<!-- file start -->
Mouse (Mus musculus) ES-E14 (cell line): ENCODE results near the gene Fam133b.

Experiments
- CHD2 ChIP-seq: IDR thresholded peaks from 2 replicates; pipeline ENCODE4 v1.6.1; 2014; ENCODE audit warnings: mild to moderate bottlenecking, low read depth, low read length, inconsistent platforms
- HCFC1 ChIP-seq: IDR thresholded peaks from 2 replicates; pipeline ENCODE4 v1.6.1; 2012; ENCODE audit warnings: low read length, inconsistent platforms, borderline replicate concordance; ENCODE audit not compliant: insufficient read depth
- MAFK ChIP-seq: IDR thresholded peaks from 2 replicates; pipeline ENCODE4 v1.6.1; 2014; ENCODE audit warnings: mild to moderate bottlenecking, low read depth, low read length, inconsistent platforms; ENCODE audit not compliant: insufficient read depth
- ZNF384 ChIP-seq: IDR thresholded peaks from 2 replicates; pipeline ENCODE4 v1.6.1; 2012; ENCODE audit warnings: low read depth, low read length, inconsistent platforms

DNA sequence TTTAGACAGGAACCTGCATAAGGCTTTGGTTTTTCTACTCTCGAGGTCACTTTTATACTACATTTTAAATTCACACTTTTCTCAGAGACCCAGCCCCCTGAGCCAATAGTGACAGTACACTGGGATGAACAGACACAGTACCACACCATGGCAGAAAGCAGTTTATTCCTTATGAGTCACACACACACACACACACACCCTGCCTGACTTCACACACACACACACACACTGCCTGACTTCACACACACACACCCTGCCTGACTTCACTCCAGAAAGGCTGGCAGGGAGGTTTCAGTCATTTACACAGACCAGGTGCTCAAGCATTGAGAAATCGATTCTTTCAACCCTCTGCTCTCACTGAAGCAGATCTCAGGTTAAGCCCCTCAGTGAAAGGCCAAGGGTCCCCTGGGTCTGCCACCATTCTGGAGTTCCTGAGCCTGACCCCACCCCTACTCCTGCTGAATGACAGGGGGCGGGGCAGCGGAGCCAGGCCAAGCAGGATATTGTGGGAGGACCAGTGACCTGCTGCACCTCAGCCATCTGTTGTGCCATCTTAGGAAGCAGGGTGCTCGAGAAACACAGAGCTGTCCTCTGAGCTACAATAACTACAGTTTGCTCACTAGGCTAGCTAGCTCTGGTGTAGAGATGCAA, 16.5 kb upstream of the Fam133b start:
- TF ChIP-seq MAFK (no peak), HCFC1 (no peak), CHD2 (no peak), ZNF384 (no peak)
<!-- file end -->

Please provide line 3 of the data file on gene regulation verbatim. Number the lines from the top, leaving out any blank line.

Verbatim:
- CHD2 ChIP-seq: IDR thresholded peaks from 2 replicates; pipeline ENCODE4 v1.6.1; 2014; ENCODE audit warnings: mild to moderate bottlenecking, low read depth, low read length, inconsistent platforms